How does nesolicaftor work?
CF patients have mutations in a gene that provides instructions to make a protein known as the cystic fibrosis transmembrane conductance regulator (CFTR), causing it to misfold. More than 1,700 mutations have been identified that can cause CF.
The CFTR protein normally transports water and salts (such as chloride) in and out of cells, allowing thin, freely flowing mucus to be formed. However, this normal process is disrupted in CF patients, and a thick, sticky mucus is produced instead, which affects the function of the lungs, pancreas, and reproductive system.
Nesolicaftor is a type of CFTR modulator known as an amplifier, which acts to increase the amount of CFTR proteins produced. The two other types of CFTR modulators are potentiators, such as Kalydeco (ivacaftor), which help chloride ions to better flow through the CFTR channel; and correctors, such as lumacaftor and tezacaftor, which help faulty CFTR proteins form the right shape to allow sufficient water and salt transport across cell membranes.
Nesolicaftor has been shown to work in CF caused by a variety of different mutations, in contrast to other types of CFTR modulators that are effective only in CF caused by a certain type of mutation known as the F508del mutation.
Nesolicaftor in clinical trials
A three-part Phase 1/2 trial (NCT02718495) investigating the safety and tolerability of nesolicaftor in CF patients with any type of mutation was completed in November 2017.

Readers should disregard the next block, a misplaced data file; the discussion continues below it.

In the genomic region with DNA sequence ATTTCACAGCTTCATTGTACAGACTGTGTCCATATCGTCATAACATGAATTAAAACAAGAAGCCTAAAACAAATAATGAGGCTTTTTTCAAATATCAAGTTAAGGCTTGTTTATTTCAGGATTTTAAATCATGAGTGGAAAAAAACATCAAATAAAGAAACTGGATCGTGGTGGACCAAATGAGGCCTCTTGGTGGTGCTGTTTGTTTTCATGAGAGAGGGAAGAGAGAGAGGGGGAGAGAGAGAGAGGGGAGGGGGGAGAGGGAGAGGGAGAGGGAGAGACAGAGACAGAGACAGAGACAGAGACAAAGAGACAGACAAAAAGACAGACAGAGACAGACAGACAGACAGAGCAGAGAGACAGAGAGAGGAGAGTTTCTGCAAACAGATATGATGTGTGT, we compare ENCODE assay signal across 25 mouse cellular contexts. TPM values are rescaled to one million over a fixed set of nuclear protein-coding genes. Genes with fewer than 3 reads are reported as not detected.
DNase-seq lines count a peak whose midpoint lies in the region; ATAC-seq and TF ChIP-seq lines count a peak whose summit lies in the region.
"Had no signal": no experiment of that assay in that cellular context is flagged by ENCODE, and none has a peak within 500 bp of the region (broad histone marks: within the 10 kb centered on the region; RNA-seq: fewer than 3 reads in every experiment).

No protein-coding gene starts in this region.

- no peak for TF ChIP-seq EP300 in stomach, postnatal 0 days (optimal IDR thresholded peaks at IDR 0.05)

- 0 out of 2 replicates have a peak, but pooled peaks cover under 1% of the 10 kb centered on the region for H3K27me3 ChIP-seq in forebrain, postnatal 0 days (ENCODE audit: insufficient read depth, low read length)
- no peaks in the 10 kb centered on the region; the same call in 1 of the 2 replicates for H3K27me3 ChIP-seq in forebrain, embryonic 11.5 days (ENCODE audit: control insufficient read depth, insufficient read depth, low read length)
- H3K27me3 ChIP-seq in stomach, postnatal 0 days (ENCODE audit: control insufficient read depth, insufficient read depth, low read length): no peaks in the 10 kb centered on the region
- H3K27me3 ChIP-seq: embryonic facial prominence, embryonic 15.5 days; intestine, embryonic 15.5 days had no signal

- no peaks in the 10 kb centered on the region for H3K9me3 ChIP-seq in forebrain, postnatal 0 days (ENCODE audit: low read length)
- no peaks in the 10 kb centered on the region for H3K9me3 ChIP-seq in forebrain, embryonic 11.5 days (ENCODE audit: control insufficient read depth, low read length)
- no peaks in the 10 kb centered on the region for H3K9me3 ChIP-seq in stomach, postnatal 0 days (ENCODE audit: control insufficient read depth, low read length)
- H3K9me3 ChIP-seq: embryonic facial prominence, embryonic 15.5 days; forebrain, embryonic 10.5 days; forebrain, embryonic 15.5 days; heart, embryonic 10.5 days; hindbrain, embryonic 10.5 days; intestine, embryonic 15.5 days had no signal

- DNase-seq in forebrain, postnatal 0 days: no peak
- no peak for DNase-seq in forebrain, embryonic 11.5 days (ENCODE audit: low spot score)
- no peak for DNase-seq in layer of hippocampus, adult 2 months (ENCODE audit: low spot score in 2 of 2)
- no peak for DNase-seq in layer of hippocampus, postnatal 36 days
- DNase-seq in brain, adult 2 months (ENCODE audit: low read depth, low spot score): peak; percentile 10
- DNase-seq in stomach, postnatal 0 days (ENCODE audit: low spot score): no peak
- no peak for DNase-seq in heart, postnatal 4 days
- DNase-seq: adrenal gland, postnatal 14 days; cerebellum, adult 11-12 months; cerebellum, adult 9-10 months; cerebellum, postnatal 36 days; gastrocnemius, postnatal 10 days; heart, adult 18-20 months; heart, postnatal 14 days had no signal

In the first part of the study, patients received either single-ascending doses (SAD) or multiple-ascending doses (MAD) of nesolicaftor, for a total of seven days. Both SAD and MAD regimens were compared with a placebo that was also given for the same duration.
The third part involved three groups of CF patients. In one group, patients were not on Orkambi but had to be eligible for that treatment. In the other group, patients had been on regular Kalydeco treatment for a minimum of three months, and the last group was composed of CF patients not on any regular treatment but with intact pancreatic function. Patients in each group were then randomized to receive nesolicaftor or a placebo for 28 days.
Initial results showed that patients who received 50 mg of nesolicaftor as an add-on to their existing Orkambi treatment experienced improved lung function, compared with those taking Orkambi alone. These improvements were observed after two weeks on the treatment and maintained until the 28th day.
During these 28 days, patients appeared to tolerate nesolicaftor well, with no serious side effects. Nesolicaftor was also found to increase CFTR protein levels. However, changes in sweat chloride (an important marker of CF disease severity) did not correlate with lung function improvements.